AWG goes back to basics after getting soaked in other markets

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The Independent Online

Jonson Cox, the new chief executive of AWG, will announce a back-to-basics strategy on Wednesday in which the utility will return to its roots as a water company.

The announcement will bring the Anglian water company full circle, after its botched attempt to expand into the management of utility infrastructure for other companies.

Under former chief executive Chris Mellor, AWG spent £128m on advisers' fees refinancing the business, a process which saw its regulated water operation ringfenced from its infrastructure management arm.

But after launching a strategic review immediately after joining from Railtrack in November, Mr Cox has now concluded that AWG should focus on being a regulated water company.

Mr Cox was a director of Yorkshire Water before moving to Railtrack, where he was chief opearting officer. He will stop short of announcing a sale of the infrastructure management arm. But he will tell the City that its growth will be severely curtailed.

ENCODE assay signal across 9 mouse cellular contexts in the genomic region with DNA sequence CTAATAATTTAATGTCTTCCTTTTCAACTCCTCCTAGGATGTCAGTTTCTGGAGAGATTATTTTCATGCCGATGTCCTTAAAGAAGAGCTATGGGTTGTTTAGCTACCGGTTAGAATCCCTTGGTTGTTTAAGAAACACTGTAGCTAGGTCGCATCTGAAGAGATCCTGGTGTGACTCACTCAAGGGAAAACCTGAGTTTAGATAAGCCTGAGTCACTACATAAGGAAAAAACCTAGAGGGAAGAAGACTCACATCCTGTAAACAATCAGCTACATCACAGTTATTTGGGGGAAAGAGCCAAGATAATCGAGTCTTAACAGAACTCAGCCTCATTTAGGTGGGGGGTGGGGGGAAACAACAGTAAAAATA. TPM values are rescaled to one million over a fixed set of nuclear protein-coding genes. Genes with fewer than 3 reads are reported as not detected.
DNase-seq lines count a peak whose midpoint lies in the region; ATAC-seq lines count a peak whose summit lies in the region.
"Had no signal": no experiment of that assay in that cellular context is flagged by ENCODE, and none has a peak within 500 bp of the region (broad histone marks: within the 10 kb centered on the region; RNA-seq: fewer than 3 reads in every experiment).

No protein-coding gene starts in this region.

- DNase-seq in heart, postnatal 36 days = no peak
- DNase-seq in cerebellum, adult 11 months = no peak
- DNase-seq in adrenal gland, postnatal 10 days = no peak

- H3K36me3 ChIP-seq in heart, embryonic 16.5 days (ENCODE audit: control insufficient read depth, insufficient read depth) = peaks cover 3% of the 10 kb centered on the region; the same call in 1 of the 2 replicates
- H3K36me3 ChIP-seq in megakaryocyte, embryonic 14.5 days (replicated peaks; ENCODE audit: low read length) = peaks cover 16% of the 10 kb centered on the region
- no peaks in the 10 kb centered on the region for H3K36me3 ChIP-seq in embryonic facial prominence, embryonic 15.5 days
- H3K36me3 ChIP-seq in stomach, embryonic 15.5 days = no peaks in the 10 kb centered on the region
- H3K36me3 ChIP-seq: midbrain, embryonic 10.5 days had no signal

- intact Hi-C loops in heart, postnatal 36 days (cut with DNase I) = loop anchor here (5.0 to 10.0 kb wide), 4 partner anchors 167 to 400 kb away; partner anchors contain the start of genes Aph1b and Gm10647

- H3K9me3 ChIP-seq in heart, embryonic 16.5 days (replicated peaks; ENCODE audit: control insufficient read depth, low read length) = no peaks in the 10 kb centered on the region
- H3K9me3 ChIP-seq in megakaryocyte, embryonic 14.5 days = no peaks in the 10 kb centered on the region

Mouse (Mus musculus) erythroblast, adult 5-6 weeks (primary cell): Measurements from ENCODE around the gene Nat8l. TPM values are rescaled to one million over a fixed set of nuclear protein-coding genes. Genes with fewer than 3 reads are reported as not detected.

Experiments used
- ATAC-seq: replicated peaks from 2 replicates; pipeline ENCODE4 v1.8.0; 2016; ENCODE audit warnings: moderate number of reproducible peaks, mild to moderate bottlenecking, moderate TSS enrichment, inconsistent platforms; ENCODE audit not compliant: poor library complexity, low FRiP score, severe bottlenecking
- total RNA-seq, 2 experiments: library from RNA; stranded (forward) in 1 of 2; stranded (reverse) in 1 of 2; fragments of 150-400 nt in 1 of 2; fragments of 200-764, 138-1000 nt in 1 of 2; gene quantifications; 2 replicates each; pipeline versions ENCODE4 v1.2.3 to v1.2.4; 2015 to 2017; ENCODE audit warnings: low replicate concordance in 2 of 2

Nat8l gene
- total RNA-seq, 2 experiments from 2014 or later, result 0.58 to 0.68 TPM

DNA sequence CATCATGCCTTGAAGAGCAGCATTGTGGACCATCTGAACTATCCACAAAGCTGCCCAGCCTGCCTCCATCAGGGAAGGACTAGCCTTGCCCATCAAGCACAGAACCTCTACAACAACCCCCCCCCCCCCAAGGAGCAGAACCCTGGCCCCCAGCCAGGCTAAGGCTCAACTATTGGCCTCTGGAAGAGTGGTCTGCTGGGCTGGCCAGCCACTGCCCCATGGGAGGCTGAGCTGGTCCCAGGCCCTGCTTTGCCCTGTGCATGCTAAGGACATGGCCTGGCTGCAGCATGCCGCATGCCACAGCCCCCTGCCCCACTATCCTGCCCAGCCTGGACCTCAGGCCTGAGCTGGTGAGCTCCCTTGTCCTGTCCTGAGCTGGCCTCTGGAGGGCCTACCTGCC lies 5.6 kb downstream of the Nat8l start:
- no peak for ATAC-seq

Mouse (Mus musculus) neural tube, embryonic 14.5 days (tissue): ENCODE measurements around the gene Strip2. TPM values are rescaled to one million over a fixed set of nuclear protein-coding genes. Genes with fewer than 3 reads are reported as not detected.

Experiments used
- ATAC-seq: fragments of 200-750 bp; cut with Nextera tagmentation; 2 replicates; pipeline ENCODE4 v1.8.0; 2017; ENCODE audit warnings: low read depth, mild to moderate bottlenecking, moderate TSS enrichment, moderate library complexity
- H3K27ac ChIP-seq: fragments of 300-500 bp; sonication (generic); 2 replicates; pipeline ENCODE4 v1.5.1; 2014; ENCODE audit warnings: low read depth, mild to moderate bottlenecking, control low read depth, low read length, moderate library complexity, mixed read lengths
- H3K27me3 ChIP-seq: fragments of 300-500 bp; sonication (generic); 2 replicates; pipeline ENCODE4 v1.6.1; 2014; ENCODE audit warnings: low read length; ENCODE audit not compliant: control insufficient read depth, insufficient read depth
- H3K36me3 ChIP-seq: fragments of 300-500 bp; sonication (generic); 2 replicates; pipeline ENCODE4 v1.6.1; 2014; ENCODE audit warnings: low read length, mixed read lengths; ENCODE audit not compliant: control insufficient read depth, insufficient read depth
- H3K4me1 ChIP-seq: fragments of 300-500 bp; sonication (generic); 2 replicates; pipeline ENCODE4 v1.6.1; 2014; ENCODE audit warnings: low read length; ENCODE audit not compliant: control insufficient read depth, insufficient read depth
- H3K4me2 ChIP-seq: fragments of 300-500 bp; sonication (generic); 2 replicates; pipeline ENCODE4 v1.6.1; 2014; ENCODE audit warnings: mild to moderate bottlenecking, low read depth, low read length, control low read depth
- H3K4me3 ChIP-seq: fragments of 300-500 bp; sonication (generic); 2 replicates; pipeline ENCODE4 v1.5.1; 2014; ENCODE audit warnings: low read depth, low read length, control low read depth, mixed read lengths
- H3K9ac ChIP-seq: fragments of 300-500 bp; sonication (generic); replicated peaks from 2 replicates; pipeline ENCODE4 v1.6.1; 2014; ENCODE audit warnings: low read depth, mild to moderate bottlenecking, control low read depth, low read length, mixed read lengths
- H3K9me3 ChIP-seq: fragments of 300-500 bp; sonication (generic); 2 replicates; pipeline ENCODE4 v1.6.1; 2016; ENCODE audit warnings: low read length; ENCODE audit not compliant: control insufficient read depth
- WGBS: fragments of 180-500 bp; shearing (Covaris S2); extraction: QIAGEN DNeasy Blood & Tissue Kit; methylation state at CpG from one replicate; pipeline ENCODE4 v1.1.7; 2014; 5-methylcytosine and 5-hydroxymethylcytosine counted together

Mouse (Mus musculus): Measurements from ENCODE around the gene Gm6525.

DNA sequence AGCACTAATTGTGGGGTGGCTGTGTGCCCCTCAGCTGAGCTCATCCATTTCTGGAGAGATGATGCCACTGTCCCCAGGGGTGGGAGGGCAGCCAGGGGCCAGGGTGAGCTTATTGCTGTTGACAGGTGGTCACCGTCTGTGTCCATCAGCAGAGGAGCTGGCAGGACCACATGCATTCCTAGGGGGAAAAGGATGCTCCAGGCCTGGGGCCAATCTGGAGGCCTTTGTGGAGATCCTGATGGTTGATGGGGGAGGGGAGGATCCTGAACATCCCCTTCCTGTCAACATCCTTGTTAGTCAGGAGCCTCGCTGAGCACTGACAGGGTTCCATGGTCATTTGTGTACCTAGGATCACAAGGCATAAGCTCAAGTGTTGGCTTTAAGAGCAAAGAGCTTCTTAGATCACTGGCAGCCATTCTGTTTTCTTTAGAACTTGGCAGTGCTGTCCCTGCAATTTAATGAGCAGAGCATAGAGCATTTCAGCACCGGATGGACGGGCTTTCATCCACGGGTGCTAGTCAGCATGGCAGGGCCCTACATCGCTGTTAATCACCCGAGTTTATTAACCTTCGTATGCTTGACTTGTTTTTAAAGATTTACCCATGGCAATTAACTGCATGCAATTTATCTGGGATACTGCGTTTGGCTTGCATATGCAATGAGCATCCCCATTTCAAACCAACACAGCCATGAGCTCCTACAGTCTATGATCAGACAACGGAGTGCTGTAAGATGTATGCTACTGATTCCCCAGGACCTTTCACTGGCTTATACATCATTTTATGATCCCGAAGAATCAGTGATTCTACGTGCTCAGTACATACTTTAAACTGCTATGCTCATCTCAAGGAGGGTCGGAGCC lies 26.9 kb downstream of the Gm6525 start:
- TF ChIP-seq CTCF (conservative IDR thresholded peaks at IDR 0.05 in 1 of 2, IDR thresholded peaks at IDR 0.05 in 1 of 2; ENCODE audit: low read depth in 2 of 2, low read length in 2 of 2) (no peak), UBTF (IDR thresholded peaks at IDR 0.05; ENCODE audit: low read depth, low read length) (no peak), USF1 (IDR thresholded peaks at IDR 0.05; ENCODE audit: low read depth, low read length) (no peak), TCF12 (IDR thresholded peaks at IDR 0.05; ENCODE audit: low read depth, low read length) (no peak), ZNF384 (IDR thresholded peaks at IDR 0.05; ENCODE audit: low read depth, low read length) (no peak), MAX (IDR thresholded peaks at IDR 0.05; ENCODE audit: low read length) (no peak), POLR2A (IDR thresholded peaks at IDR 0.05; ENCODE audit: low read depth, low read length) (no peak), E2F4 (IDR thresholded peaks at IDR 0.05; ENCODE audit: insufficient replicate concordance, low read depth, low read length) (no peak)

AWG hopes that this will draw a line under a difficult period in its history. Under Mr Mellor the company went on a huge acquisition programme, expanding internationally and moving into areas unrelated to the water industry, such as vehicle leasing. However, many of these businesses proved a drain on AWG. It was forced to announce a string of exceptional costs as problems started to emerge.

Arguably the biggest problem was the £263m purchase of Morrison Construction in 2000. Shortly after the deal was completed, AWG launched a £130m lawsuit against Sir Fraser Morrison which alleged fraudulent misrepresentation in the run-up to the deal. AWG has already spent more than £1m in legal fees on the case.

City investment banks are predicting that AWG will post a profit before tax of between £72m and £82m, down on last year's figure of £106m.